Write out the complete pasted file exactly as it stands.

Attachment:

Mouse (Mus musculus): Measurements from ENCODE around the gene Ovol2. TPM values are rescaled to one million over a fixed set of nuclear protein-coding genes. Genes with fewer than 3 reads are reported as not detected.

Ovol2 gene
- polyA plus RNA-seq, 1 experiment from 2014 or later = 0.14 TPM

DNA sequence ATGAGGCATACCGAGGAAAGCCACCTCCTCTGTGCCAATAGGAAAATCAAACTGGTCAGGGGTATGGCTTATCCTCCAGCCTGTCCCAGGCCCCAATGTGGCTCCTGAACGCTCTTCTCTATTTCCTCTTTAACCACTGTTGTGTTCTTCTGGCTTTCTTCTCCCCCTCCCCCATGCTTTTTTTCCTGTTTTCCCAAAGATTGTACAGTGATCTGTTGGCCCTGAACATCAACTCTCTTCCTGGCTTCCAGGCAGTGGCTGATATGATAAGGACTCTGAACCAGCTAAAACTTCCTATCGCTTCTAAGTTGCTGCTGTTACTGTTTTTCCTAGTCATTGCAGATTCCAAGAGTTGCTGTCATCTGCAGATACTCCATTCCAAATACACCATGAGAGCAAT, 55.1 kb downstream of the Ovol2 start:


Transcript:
Mouse (Mus musculus): Measurements from ENCODE around the gene Ovol2. TPM values are rescaled to one million over a fixed set of nuclear protein-coding genes. Genes with fewer than 3 reads are reported as not detected.

Ovol2 gene
- polyA plus RNA-seq, 1 experiment from 2014 or later = 0.14 TPM

DNA sequence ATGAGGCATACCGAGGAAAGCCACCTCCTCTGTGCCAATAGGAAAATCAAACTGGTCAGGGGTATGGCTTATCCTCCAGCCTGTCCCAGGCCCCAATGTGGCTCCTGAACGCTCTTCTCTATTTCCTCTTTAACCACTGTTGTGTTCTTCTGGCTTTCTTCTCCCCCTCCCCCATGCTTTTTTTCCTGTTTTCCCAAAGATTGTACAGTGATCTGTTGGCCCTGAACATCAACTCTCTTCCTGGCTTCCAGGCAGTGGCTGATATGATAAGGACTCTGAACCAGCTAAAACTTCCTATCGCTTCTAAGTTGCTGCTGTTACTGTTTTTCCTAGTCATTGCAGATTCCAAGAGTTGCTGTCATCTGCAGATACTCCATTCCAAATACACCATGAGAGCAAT, 55.1 kb downstream of the Ovol2 start: